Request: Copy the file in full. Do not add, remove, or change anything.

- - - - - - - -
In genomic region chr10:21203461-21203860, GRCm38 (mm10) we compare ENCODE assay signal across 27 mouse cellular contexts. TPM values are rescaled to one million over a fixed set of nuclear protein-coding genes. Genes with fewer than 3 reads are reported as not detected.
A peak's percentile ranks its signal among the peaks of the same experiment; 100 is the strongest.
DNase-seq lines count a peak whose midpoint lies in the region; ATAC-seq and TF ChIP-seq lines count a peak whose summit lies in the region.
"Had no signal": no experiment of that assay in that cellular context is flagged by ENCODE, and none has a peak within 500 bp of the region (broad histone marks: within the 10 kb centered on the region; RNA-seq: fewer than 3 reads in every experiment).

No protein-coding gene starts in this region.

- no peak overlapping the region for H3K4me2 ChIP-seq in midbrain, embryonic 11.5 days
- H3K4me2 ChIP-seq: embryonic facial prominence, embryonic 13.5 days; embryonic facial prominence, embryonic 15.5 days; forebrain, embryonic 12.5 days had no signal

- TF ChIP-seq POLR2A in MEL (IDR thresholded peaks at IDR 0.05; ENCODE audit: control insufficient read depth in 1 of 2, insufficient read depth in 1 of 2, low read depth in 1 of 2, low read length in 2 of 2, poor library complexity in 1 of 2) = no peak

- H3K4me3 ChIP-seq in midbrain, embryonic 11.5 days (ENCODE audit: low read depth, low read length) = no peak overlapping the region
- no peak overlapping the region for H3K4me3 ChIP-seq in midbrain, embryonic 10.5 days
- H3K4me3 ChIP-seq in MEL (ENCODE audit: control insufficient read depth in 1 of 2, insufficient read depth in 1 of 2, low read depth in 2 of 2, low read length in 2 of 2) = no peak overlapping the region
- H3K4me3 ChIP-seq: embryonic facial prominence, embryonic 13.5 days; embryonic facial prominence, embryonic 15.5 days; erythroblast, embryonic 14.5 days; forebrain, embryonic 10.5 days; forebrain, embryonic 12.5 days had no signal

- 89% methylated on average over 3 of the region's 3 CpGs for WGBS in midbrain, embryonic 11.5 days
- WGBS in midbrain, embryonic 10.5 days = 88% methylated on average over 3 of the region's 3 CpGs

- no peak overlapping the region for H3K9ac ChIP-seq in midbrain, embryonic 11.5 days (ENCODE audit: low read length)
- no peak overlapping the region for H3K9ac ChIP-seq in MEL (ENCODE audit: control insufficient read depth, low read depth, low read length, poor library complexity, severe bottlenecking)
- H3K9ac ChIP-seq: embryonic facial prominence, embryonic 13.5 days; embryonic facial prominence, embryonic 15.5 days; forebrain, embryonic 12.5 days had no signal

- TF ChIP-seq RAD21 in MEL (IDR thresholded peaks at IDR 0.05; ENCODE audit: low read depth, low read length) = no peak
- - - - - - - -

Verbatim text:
In genomic region chr10:21203461-21203860, GRCm38 (mm10) we compare ENCODE assay signal across 27 mouse cellular contexts. TPM values are rescaled to one million over a fixed set of nuclear protein-coding genes. Genes with fewer than 3 reads are reported as not detected.
A peak's percentile ranks its signal among the peaks of the same experiment; 100 is the strongest.
DNase-seq lines count a peak whose midpoint lies in the region; ATAC-seq and TF ChIP-seq lines count a peak whose summit lies in the region.
"Had no signal": no experiment of that assay in that cellular context is flagged by ENCODE, and none has a peak within 500 bp of the region (broad histone marks: within the 10 kb centered on the region; RNA-seq: fewer than 3 reads in every experiment).

No protein-coding gene starts in this region.

- no peak overlapping the region for H3K4me2 ChIP-seq in midbrain, embryonic 11.5 days
- H3K4me2 ChIP-seq: embryonic facial prominence, embryonic 13.5 days; embryonic facial prominence, embryonic 15.5 days; forebrain, embryonic 12.5 days had no signal

- TF ChIP-seq POLR2A in MEL (IDR thresholded peaks at IDR 0.05; ENCODE audit: control insufficient read depth in 1 of 2, insufficient read depth in 1 of 2, low read depth in 1 of 2, low read length in 2 of 2, poor library complexity in 1 of 2) = no peak

- H3K4me3 ChIP-seq in midbrain, embryonic 11.5 days (ENCODE audit: low read depth, low read length) = no peak overlapping the region
- no peak overlapping the region for H3K4me3 ChIP-seq in midbrain, embryonic 10.5 days
- H3K4me3 ChIP-seq in MEL (ENCODE audit: control insufficient read depth in 1 of 2, insufficient read depth in 1 of 2, low read depth in 2 of 2, low read length in 2 of 2) = no peak overlapping the region
- H3K4me3 ChIP-seq: embryonic facial prominence, embryonic 13.5 days; embryonic facial prominence, embryonic 15.5 days; erythroblast, embryonic 14.5 days; forebrain, embryonic 10.5 days; forebrain, embryonic 12.5 days had no signal

- 89% methylated on average over 3 of the region's 3 CpGs for WGBS in midbrain, embryonic 11.5 days
- WGBS in midbrain, embryonic 10.5 days = 88% methylated on average over 3 of the region's 3 CpGs

- no peak overlapping the region for H3K9ac ChIP-seq in midbrain, embryonic 11.5 days (ENCODE audit: low read length)
- no peak overlapping the region for H3K9ac ChIP-seq in MEL (ENCODE audit: control insufficient read depth, low read depth, low read length, poor library complexity, severe bottlenecking)
- H3K9ac ChIP-seq: embryonic facial prominence, embryonic 13.5 days; embryonic facial prominence, embryonic 15.5 days; forebrain, embryonic 12.5 days had no signal

- TF ChIP-seq RAD21 in MEL (IDR thresholded peaks at IDR 0.05; ENCODE audit: low read depth, low read length) = no peak